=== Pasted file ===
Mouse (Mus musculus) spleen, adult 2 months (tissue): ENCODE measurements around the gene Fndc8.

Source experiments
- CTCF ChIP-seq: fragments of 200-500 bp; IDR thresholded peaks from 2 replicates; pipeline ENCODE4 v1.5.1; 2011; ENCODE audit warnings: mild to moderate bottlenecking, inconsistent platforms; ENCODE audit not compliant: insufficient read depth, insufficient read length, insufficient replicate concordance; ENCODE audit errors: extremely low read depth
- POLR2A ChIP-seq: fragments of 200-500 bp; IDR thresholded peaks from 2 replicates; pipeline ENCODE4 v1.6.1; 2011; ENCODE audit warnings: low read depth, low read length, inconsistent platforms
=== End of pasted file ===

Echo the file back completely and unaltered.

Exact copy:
Mouse (Mus musculus) spleen, adult 2 months (tissue): ENCODE measurements around the gene Fndc8.

Source experiments
- CTCF ChIP-seq: fragments of 200-500 bp; IDR thresholded peaks from 2 replicates; pipeline ENCODE4 v1.5.1; 2011; ENCODE audit warnings: mild to moderate bottlenecking, inconsistent platforms; ENCODE audit not compliant: insufficient read depth, insufficient read length, insufficient replicate concordance; ENCODE audit errors: extremely low read depth
- POLR2A ChIP-seq: fragments of 200-500 bp; IDR thresholded peaks from 2 replicates; pipeline ENCODE4 v1.6.1; 2011; ENCODE audit warnings: low read depth, low read length, inconsistent platforms